1. Having crossed an ocean last year with pretty steady trade winds, said winds are steady only on a macro scale. Yes, the winds blew steadily for three weeks from the NE thru the SE, but on a minute to minute basis, they aren't that steady.
So a steady 15 kt wind can have voids, like 1 or 2 kts for a portion of a minute or more.
And since you are motoring and not sailing, you would be running over your kite once too often.

2. Electric motive power works great in applications needing torque at low engine rpms, like starting a train rolling or racing a car off the line.
But at top speed, that car doesn't need torque to push it thru the air, just horsepower. Our boats (though not tugs) are like those cars at high speed. Torque isn't needed. We're being pushed thru a fluid.
So, forget hybrid, even without batteries, an electric motive boat would be a big waste of copper (for rhe windings).
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Old 01-04-2019, 02:59 PM   #30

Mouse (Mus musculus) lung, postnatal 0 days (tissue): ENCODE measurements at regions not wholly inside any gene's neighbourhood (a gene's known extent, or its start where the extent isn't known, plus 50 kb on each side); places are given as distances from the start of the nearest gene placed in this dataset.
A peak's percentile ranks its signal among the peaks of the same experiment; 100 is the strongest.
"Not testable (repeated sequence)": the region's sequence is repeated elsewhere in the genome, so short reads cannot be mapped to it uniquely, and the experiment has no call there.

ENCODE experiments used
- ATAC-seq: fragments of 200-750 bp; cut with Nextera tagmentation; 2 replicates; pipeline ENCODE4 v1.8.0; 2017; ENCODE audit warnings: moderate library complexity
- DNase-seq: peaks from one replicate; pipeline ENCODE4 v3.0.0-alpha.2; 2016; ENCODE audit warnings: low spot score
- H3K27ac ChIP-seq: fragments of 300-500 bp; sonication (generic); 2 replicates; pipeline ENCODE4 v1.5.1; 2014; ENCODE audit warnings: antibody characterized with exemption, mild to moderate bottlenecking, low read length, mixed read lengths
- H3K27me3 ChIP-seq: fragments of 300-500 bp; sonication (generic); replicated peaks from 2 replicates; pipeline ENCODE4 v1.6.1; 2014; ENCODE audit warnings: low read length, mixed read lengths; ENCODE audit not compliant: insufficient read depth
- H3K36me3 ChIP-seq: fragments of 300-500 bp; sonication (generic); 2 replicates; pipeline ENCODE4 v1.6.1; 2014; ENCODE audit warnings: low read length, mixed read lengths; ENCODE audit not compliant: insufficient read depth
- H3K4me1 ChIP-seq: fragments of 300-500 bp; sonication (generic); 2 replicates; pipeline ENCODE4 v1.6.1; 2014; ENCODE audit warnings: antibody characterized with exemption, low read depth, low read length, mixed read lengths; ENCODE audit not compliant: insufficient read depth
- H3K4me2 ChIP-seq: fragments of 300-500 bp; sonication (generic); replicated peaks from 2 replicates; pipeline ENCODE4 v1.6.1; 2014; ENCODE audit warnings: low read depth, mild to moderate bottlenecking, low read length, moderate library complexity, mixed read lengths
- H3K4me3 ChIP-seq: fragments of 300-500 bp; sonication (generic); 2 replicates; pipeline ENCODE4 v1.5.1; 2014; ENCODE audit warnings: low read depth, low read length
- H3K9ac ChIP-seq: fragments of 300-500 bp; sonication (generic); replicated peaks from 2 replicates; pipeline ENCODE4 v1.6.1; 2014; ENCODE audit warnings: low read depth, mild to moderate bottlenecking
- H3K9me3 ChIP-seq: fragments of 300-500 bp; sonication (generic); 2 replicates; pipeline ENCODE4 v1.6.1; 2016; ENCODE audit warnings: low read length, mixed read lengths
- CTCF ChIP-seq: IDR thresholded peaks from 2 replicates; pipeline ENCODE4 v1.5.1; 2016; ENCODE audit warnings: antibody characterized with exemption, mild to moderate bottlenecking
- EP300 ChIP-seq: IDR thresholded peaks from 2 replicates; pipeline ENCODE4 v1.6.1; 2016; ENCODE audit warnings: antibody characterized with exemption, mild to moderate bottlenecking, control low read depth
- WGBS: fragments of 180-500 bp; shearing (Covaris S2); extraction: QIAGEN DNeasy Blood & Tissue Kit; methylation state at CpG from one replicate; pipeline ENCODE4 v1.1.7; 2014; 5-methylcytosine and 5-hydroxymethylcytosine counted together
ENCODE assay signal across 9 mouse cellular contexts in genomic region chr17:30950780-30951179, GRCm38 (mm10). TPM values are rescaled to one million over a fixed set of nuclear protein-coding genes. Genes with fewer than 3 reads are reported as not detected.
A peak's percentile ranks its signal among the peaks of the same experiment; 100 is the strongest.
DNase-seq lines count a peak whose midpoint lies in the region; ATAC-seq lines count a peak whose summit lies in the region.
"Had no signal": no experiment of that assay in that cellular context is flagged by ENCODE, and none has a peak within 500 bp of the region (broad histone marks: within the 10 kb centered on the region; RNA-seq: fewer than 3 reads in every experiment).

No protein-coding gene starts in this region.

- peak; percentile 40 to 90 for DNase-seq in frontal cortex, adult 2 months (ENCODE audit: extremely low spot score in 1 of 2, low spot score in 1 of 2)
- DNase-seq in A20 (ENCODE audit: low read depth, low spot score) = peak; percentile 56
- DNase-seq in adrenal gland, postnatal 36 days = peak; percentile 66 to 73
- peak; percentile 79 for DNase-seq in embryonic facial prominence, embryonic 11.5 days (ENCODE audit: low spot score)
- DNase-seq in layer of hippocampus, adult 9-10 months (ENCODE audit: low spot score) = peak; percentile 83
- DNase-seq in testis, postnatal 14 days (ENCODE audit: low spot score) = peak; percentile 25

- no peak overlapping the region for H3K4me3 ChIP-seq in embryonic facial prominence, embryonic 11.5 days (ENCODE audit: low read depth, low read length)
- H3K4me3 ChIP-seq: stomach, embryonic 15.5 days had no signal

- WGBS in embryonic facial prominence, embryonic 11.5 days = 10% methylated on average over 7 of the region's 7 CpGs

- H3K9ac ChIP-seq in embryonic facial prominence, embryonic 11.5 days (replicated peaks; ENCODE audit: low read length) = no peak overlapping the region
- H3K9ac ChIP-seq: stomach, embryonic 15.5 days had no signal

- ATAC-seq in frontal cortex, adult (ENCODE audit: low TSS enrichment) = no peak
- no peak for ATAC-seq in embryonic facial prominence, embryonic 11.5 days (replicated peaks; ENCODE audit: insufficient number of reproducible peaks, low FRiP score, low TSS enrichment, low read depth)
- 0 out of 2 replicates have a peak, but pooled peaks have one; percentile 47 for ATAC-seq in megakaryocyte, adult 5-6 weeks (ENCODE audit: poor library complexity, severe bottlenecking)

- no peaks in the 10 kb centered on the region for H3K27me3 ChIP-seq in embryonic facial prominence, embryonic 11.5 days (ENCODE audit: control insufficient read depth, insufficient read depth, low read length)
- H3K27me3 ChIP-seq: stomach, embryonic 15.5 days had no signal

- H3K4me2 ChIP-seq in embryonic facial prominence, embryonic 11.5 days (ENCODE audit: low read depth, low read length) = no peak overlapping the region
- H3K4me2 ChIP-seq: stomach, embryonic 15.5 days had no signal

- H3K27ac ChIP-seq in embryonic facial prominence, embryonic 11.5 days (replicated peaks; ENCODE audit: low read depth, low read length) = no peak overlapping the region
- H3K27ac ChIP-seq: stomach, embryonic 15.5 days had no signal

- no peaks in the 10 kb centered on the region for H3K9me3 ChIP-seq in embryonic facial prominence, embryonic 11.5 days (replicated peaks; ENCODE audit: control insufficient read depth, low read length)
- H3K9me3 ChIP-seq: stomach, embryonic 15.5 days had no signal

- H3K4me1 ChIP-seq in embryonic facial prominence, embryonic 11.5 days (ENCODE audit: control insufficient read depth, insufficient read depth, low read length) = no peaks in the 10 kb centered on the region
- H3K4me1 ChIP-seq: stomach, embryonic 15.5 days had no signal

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hello everyone! Yes, i am new here, and just want to say i really enjoy reading all the awesome questions and answers here on this forum.
O.k. So here goes my first question:
I have been reading many threads concerning adding one or more of the following to a traditional trawler for purposes of either sail assist, or sail steadying; get home sail; ride sail; steadying sail, and/or lugger sail. I do understand the many replies in which it has been pointed out that a trawler just does not have what it takes to truly have a sail rig for purely propulsion purposes. Namely hull design, keel, rudder, nor proper ballast. But what i was considering is more of a spinnaker type sail rig for running with the wind.
I have a 60 foot concorde motor yacht, 16' beam and about 60k pounds (loaded and provisioned). Not looking for total sail propulsion via a spinnaker, but more along the lines of assisting the 8v71tti detroits to maybe help save some fuel?